Azure : Virtual machine resizing consideration

 

UPDATE :

This post is under review as things probably changed, and some configurations are supported by now.

You can refer to this Microsoft blog, where they explain the re-sizing considerations :

[ https://azure.microsoft.com/en-us/blog/resize-virtual-machines/ ]

 

Hi all,

After reading a blog post from one of my preferred bloggers, I noticed that there is a topic which is poorly documented, and  maybe, it’s an interesting idea to write about it : Resizing an Azure virtual machine.

After long hours of testing using the Azure Classic Portal, Azure portal (Preview) and Azure Powershell, I was finally able to get these results.

The following tables show all the resizing configuration paths:

From Basic  A-SeriesSnap 2015-10-11 at 11.51.52

Snap 2015-10-08 at 00.24.50

 

From Standard  A-SeriesSnap 2015-10-08 at 00.25.04

Snap 2015-10-08 at 00.25.27

 

From D-SeriesSnap 2015-10-08 at 00.25.44

Snap 2015-10-08 at 00.26.02

 

From Dv2-Series

Snap 2015-10-08 at 00.36.53

Snap 2015-10-11 at 12.53.26

 

From DS-SeriesSnap 2015-10-08 at 00.44.59

Snap 2015-10-08 at 00.45.11

 

From Standard A8/19/10/A11Snap 2015-10-08 at 00.26.57

Snap 2015-10-08 at 00.27.38

* The Azure preview portal may give you the possibility to resize the VM to a unsupported size. But this will not work

Important notes

  • When you resize a VM to an unsupported size (via the Preview portal),  the resize operation may  succeed  and the Azure notification will show a success notification. The new size is even reported on the VM configuration blade. However, the VM will never start even if the notification tab shows that it is.

 

Snap 2015-10-08 at 00.55.54

Snap 2015-10-08 at 01.03.02

  • Even with Powershell, a resizing operation may report success, but even if the VM starts, you will not be able to connect to it

Snap 2015-10-07 at 23.12.12

  • If the resizing operation is not supported and you are using the  Azure Service Management stack
    • If you make a tentative of a  non supported resize operation from PowerShell
      • A similar error message will be thrown : Compute.CannotUpgradeDeploymentToNewRoleSize : Unable to upgrade the deployment. The requested VM size ‘New VM size’ may not be available in the resources supporting the existing deployment. Please try again later, try with a different VM size or smaller number of role instances, or create a deployment under an empty hosted service with a new affinity group or no affinity group binding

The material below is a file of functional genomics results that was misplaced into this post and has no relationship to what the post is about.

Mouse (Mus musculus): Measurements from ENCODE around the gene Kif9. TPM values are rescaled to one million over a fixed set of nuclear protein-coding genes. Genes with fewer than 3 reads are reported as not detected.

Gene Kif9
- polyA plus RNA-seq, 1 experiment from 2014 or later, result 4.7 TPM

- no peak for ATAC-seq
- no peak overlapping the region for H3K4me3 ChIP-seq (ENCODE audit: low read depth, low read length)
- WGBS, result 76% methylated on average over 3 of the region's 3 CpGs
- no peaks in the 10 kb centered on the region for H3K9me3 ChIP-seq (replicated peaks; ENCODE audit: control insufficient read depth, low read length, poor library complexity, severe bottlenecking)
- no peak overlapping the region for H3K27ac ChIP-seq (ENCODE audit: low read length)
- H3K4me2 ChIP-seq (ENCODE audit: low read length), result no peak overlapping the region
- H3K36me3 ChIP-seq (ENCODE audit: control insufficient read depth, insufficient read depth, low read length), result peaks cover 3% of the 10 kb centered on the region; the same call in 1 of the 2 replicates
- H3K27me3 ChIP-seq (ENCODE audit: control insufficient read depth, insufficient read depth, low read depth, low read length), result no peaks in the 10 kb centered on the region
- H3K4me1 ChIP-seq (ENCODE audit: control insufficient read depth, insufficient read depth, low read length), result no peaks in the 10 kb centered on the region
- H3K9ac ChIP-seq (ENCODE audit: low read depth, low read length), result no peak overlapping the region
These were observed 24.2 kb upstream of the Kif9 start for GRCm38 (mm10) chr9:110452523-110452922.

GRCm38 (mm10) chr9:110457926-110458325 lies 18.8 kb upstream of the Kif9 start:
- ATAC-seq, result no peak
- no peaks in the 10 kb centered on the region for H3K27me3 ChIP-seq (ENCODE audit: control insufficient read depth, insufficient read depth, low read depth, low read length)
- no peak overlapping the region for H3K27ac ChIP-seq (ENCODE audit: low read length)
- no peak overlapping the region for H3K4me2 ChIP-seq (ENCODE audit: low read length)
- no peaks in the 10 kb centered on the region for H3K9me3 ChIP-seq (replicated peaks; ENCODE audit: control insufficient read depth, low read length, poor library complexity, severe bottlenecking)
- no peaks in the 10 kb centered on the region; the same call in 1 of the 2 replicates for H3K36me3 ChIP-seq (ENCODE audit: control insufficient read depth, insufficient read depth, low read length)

Snap 2015-10-07 at 23.11.14

      • An event will appear on the notification window on the Preview Portal

Snap 2015-10-07 at 21.38.38

    • If you try to choose an unsupported size from the preview portal, the sizes will show grayed out. And the following info will be shown : This pricing tier is not available in the selected virtual machine’s domain name

Snap 2015-10-06 at 23.52.22

    • If you try to deploy a virtual machine to a cloud service that already contains a non-compatible VM sizes (Ex : You want to deploy a D-Series VM to a Cloud Service containing A-Series VMs), the Classic Portal VM creation wizard will prevent you from completing the creation operation : The cloud service you’ve selected doesn’t support the virtual machine size selected in the previous step

Snap 2015-10-06 at 23.51.24

  • If the resizing operation is not supported and you are using the  Azure Resource Management stack
    • When resizing the VM using the Preview portal, the Size will show grayed out and the following information will be shown : This size is not available on this Virtual Machine

Snap 2015-10-07 at 00.21.28

 

    • Resizing an ARM Virtual Machine from Powershell is not yet supported (I wonder when they are planning to add it !!)
    • There is no Cloud Service concept with Azure Resource Manager, VMs and resources are deployed within a Resource Group. A resource Group can hold a mix of resources and VMs with different sizes.

 

Additional information

  • Microsoft is stating on its official documentation (Though it comes from an MSDN discussion) that you may not be able to make some resize operations even if it’s supported by design. This is due to hardware limitations.

Some of the physical hosts in Azure data centers may not support larger virtual machine sizes, such as A5 – A11. As a result, you may see the error message Failed to configure virtual machine or Failed to create virtual machine when resizing an existing virtual machine to a new size; creating a new virtual machine in a virtual network created before April 16, 2013; or adding a new virtual machine to an existing cloud service. See the topic Error: “Failed to configure virtual machine” on the support forum for workarounds for each deployment scenario.

Snap 2015-10-11 at 12.42.43

The verdict

During this post, we saw that -in simple words- we cannot resize a virtual machine on Azure as expected. What we expect today from the ‘Cloud’, is a flexible Scale UP/ Scale Down and Scale In/ Scale Out features. Unfortunately, only the latter is provided by Azure, that means we can only scale the number of deployed VMs as expected (Via Auto-scale for example), but when it’s a matter of scaling UP/Down a virtual machine, we are faced to some limits. And the only choice is to recreate the virtual machine under the new Size/Series. I hope Microsoft will figure out a new way to enhance that.